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World Resources Institute (WRI)

Agricultural subsidies, poverty and the environment:
Supporting a domestic reform agenda in developing countries


Antonio la Vina, Lindsey Fransen, Paul Faeth, Yuko Kurauchi

WRI Policy note No. 1

World Resources Institute (WRI)

January 2007

SARPN acknowledges the World Resources Institute (WRI) as the source of this document: www.wri.org/policynotes
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What policies are needed so that reforms in agricultural subsidies in developed countries can translate into real benefi ts for poor farmers and for the environment in developing countries?


Agricultural subsidies are one of the factors determining whether and how agriculture helps the poor in developing countries to make a sustainable livelihood. Reforming the current agricultural subsidy systems in developed countries provides an opportunity to generate a number of positive impacts:

  • for poor farmers in developing countries whose ability to compete is hampered by subsidy-driven overproduction in rich countries;


  • for taxpayers and consumers in developed countries faced with rising defi cits;


  • for the environment in developed countries where subsidies contribute to ecosystem degradation; and, possibly,


  • for the environment in developing countries where poverty is one driver of environmental degradation.
However, an agreement to reduce agricultural subsidies at the international level does not guarantee that the poor and the environment will benefi t; the realization of benefi ts also requires the implementation of strategic domestic policies in developing nations.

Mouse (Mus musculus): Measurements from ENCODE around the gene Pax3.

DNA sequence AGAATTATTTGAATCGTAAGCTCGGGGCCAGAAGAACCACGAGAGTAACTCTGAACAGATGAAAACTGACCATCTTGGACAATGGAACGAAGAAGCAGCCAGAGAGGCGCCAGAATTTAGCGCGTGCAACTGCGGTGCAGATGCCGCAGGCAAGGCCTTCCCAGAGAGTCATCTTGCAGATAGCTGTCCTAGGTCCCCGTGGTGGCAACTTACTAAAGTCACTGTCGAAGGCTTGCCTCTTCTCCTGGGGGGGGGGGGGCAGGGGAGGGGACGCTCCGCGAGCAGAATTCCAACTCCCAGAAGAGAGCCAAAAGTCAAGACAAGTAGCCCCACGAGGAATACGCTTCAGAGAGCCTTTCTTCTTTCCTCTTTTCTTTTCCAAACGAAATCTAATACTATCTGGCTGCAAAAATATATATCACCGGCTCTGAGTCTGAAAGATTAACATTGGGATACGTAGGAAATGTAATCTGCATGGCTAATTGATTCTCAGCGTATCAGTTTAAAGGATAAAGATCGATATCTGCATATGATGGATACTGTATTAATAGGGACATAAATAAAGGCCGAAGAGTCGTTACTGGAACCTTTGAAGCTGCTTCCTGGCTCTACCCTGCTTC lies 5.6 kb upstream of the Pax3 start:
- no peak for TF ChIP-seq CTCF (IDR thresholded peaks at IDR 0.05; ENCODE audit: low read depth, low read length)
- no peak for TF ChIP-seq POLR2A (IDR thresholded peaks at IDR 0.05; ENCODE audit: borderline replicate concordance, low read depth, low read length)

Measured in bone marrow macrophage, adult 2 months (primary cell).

Even in the absence of agricultural subsidy reductions in the World Trade Organization’s (WTO) Doha Trade Round—a likely scenario with the recent collapse of the negotiations—all countries can take steps to make agriculture work for the poor and for the environment. Without a WTO agreement, there will still be immense pressure on developed countries to reduce their agricultural subsidies. This comes from developing countries, which are expected to fi le more cases in the WTO challenging these subsidies, and from within developed countries because of domestic or regional (in the case of the European Union) competition for scarce budgetary resources. Moreover, even without a new WTO Agreement, trade-induced changes that affect agriculture are inevitable, whether they come in the context of global, regional, or bilateral trade agreements or through sheer market changes.

Trade can be an effective vehicle for poverty reduction but good governance, at both international and national levels, is necessary so that increased trade benefi ts the poor, and prevents or minimizes ecosystem degradation (see Box 1). This policy note1 identifi es what reforms developing countries need to implement in order to capitalize on reductions in developed country subsidies. It recommends that countries adopt and implement a domestic policy reform agenda that is based on a national assessment of the potential impacts of global trade decisions on ecosystem health and human well-being. The note highlights the necessity for cooperation and support from development agencies and other international organizations to help overcome the resource constraints that many developing countries will face in implementing such reforms.



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